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Ionic Column      in exile

by David Parry

Englishman David Parry lived, worked and played in Tokyo from 1980 to 1994 and was a member of TPC from 1986. He was Newsletter Publisher from late 1988 to early 1990. The Ionic Column has been going since early 1992. It even won a prize and an honorable mention back in 1992. Currently based in Düsseldorf and working as a translator, David Parry returns to Japan electronically via the Internet.

The Ionic is back on schedule after the hiatus in August due to the holiday in July. I keep promising to myself to write some very general filler material that could be used if I am away, but it is hard enough to make a living and devote some spare thoughts to the Ionic, let alone before the deadline. But if a future Ionic seems either a bit timeless or plain anachronistic, you will know what happened behind. As they say, you really don't want to see how sausages and laws are made, and software can be pretty messy as well, but take my word that you really do not want to take a peep behind the scenes when the publishorial team is in action. Not after dinner. Or before dinner. Or within several hours of even then lightest refreshment. But then I am just doing my bit to ensure that nobody would ever dream of volunteering to help out.

At the moment I am digesting some of the lessons from the three weeks in Poland in view of a planned ten-day trip in October that will be devoted almost entirely to work. The scenery will change, but the work has to continue. So I have some more comments about the new cyber-industry of telecommuting. Text-based work such as editing, DTP and translation is ideal for this approach, since it can all be done electronically through data transfer. Nowadays that almost invariably means the Internet, since nobody does direct modem or ISDN transfers, and translation companies seldom bother now to set up a mini-BBS system for file uploads and downloads. My somewhat elderly external modem sits forlornly on a shelf in the office, waiting in case its moment comes. But I avoid using it. Why?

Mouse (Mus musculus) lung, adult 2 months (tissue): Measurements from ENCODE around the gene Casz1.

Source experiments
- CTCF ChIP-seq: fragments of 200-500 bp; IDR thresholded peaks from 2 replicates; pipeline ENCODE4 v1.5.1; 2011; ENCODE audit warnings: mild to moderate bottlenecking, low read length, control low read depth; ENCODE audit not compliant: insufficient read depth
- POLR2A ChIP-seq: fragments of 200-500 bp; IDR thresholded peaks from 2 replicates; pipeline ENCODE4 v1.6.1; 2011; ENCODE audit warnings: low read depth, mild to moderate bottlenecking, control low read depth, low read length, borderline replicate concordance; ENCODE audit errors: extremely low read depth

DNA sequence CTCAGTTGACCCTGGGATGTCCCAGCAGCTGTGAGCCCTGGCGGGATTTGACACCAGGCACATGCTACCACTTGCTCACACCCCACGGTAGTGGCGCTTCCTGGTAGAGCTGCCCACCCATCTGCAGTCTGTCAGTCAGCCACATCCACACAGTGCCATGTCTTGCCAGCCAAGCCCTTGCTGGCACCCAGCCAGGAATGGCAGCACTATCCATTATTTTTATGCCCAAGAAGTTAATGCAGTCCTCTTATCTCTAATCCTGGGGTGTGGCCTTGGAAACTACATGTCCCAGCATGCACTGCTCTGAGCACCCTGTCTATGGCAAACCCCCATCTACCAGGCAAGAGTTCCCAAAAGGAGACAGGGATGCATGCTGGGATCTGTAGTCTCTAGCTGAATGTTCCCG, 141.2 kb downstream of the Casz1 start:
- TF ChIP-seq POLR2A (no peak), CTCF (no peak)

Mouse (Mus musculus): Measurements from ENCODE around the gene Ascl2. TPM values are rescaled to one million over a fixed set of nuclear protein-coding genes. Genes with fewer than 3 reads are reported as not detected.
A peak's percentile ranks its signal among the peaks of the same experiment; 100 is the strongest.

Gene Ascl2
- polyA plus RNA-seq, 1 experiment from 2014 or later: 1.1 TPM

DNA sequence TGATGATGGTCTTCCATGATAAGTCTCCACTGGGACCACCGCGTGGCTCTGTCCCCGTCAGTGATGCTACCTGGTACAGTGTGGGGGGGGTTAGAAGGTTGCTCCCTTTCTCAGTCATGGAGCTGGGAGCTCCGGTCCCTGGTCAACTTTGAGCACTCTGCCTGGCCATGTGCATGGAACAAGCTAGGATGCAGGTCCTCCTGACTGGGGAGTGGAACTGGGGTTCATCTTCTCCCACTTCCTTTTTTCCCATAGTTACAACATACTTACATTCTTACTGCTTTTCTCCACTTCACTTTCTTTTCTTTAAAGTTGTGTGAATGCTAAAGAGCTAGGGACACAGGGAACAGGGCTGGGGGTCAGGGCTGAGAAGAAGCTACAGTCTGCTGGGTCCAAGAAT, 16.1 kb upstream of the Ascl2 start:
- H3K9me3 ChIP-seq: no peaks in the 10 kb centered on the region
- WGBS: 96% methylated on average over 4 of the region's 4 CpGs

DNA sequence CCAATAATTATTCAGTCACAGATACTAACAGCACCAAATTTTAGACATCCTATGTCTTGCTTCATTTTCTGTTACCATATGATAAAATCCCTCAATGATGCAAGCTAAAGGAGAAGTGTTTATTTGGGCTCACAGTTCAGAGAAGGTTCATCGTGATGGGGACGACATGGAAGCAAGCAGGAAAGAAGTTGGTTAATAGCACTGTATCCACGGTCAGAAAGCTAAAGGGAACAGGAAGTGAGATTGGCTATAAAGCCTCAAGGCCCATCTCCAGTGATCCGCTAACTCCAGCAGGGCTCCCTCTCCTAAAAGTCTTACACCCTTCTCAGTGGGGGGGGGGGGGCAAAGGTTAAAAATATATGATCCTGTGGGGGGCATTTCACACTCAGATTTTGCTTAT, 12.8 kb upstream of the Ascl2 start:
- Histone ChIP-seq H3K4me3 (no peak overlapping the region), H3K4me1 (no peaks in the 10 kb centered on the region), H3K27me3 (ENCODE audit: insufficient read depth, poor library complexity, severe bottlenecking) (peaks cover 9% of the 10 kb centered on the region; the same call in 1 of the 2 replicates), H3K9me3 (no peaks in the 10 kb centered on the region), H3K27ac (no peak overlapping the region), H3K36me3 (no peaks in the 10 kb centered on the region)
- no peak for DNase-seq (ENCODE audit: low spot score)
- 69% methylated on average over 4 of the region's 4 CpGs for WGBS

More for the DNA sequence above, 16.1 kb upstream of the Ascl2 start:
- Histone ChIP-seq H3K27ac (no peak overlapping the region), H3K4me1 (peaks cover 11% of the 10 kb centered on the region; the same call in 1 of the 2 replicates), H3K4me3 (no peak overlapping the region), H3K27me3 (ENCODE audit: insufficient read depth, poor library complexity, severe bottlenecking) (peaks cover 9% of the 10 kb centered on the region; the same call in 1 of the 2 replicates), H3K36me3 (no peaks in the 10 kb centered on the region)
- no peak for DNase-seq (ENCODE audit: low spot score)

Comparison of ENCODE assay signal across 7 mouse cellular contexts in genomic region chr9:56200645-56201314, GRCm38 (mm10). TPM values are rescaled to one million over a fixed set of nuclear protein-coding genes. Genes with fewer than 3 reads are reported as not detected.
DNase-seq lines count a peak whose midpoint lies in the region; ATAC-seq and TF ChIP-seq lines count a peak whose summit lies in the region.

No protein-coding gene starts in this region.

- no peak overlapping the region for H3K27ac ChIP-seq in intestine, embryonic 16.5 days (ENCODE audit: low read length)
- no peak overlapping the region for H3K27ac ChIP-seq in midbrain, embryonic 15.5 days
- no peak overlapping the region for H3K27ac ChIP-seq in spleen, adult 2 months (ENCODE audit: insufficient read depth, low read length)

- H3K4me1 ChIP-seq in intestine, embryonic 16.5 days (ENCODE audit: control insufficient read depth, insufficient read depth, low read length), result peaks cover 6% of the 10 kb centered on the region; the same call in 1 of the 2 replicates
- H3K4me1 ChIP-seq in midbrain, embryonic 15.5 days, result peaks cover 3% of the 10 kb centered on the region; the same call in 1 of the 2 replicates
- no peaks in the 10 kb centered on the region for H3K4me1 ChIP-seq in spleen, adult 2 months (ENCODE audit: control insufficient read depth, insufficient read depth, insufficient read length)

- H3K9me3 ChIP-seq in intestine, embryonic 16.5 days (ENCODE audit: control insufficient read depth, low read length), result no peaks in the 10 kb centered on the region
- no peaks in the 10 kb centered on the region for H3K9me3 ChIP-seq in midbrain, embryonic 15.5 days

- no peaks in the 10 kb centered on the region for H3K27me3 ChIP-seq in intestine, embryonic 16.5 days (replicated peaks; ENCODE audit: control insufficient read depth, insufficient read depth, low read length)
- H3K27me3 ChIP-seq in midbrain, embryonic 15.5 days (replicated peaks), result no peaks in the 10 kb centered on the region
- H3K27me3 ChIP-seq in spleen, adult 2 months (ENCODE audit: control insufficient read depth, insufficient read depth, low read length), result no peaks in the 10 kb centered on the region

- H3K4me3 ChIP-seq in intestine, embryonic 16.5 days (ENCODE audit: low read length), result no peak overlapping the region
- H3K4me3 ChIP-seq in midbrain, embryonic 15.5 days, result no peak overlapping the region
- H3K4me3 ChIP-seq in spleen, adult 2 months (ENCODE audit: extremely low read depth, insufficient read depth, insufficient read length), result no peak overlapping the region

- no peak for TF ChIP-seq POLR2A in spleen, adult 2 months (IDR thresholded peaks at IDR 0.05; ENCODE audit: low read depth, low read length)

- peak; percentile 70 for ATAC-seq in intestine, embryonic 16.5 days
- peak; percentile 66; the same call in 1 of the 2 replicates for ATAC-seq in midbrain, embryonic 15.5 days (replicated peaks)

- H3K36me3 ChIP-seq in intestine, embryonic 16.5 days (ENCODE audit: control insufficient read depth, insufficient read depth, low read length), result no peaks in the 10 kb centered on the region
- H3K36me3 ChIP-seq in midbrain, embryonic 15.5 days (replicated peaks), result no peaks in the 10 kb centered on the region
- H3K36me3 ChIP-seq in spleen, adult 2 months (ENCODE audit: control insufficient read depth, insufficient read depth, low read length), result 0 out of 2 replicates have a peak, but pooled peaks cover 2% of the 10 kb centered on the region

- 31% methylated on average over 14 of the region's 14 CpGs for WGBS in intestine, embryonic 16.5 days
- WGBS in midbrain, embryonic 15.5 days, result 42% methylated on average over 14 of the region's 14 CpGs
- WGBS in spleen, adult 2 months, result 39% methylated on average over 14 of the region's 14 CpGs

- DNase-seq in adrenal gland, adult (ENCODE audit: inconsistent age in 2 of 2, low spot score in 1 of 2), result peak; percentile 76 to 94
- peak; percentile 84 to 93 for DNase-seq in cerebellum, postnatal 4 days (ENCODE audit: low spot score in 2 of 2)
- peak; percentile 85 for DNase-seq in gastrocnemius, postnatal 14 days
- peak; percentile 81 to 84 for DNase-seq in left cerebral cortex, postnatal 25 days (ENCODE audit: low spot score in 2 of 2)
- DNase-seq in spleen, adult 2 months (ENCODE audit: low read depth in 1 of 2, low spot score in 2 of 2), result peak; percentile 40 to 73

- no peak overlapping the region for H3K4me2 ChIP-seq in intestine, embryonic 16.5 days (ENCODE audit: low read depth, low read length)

The no-tell motel
In the old days of DOS, adding extra hardware was like a one-night stand. You could have everything set up ready, plug in and do your stuff, and then toss it out afterwards. Windows is clingy. Windows wants commitment. Windows does not like quickies. DOS never worried about what was connected at any time. I could keep a data transfer program such as HyperAccess on the disk, ready configured with the right parameters for the modem, and then I could plug in the external modem when I needed it. Windows is an eagle-eyed motel porter that spots any unauthorized visitors at once and demands that they be registered. And you have to go through the hoops again if the hardware is removed.

You can't leave the program sitting there, you have to check it out. So much for preconfigured alternatives. And that is the not so short answer as to why I don't use my external modem unless I really have to. I had debated whether to exile the modem to Silesia, and perhaps it might have coped better with the Polish phone system, but internal modems are so cheap that I will buy one there that is guaranteed to work there.

Feeling nostalgic
I got to thinking about DOS again after a hiatus at work meant that I had about two days of unexpected and payment-free leisure. The break in the pressure of work was pleasant, the prospect of lost earnings decidedly less so. Anyway, I decided to tidy up my data in the free moments that had suddenly become available. A glance at the sprawling mass of diskettes showed that I could devote my attentions there, arguably perhaps for the last time in view of how little I use diskettes nowadays. The first job was to find what data was on a number of diskettes that had had once-important files copied onto them, but no label had followed the data, so I had to go in and open the files to see what was there. Predictably, I was able to reclaim a number of diskettes that had duplicate or time- expired data, and a number of other lost souls were brought back into the fold with proper labeling. One of these years I need to check all the "boot disks" and "rescue disks" that I have; both Norton and Partition Magic insist on making "rescue disks" to bring a dead system back to life, usually if the hard disk is moribund and has decided that its true vocation in life is as a high-tech paperweight. A good idea, but the things multiply like cockroaches in summer after a few installations and reinstallations and it is hard to know exactly which version is the latest and greatest.

And knowing what is on a disk or CD is critical. Before leaving for Poland last time, I made up a CD with all the text files and utilities that I thought I could possibly need, but inevitably something got left out.